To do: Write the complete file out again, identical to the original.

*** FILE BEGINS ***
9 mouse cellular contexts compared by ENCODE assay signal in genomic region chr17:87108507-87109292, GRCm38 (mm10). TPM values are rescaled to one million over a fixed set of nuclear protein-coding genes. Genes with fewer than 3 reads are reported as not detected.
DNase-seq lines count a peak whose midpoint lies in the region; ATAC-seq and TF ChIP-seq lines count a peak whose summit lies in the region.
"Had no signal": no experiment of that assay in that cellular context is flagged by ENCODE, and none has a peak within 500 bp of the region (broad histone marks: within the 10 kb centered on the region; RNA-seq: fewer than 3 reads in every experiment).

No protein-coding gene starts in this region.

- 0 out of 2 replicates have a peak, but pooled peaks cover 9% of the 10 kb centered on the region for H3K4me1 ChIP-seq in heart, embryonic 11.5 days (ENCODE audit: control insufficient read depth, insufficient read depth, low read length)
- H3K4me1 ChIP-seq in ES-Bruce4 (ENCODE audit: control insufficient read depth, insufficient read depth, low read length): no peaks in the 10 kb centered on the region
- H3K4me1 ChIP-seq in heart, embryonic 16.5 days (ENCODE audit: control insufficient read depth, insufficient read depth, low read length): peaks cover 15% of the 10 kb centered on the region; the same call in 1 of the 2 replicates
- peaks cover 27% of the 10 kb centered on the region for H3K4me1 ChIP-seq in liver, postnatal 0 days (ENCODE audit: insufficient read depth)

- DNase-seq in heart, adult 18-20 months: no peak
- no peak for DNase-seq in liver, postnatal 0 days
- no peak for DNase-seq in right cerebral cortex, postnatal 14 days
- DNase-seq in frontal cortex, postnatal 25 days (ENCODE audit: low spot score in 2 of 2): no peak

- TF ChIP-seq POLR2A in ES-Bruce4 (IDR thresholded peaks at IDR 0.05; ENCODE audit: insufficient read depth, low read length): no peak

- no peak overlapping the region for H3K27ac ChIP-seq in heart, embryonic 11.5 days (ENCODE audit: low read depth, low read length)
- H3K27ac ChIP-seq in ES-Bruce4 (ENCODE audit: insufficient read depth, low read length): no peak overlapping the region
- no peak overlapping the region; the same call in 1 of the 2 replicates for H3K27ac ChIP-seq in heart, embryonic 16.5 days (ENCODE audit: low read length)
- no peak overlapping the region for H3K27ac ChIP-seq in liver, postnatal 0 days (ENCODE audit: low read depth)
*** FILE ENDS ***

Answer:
9 mouse cellular contexts compared by ENCODE assay signal in genomic region chr17:87108507-87109292, GRCm38 (mm10). TPM values are rescaled to one million over a fixed set of nuclear protein-coding genes. Genes with fewer than 3 reads are reported as not detected.
DNase-seq lines count a peak whose midpoint lies in the region; ATAC-seq and TF ChIP-seq lines count a peak whose summit lies in the region.
"Had no signal": no experiment of that assay in that cellular context is flagged by ENCODE, and none has a peak within 500 bp of the region (broad histone marks: within the 10 kb centered on the region; RNA-seq: fewer than 3 reads in every experiment).

No protein-coding gene starts in this region.

- 0 out of 2 replicates have a peak, but pooled peaks cover 9% of the 10 kb centered on the region for H3K4me1 ChIP-seq in heart, embryonic 11.5 days (ENCODE audit: control insufficient read depth, insufficient read depth, low read length)
- H3K4me1 ChIP-seq in ES-Bruce4 (ENCODE audit: control insufficient read depth, insufficient read depth, low read length): no peaks in the 10 kb centered on the region
- H3K4me1 ChIP-seq in heart, embryonic 16.5 days (ENCODE audit: control insufficient read depth, insufficient read depth, low read length): peaks cover 15% of the 10 kb centered on the region; the same call in 1 of the 2 replicates
- peaks cover 27% of the 10 kb centered on the region for H3K4me1 ChIP-seq in liver, postnatal 0 days (ENCODE audit: insufficient read depth)

- DNase-seq in heart, adult 18-20 months: no peak
- no peak for DNase-seq in liver, postnatal 0 days
- no peak for DNase-seq in right cerebral cortex, postnatal 14 days
- DNase-seq in frontal cortex, postnatal 25 days (ENCODE audit: low spot score in 2 of 2): no peak

- TF ChIP-seq POLR2A in ES-Bruce4 (IDR thresholded peaks at IDR 0.05; ENCODE audit: insufficient read depth, low read length): no peak

- no peak overlapping the region for H3K27ac ChIP-seq in heart, embryonic 11.5 days (ENCODE audit: low read depth, low read length)
- H3K27ac ChIP-seq in ES-Bruce4 (ENCODE audit: insufficient read depth, low read length): no peak overlapping the region
- no peak overlapping the region; the same call in 1 of the 2 replicates for H3K27ac ChIP-seq in heart, embryonic 16.5 days (ENCODE audit: low read length)
- no peak overlapping the region for H3K27ac ChIP-seq in liver, postnatal 0 days (ENCODE audit: low read depth)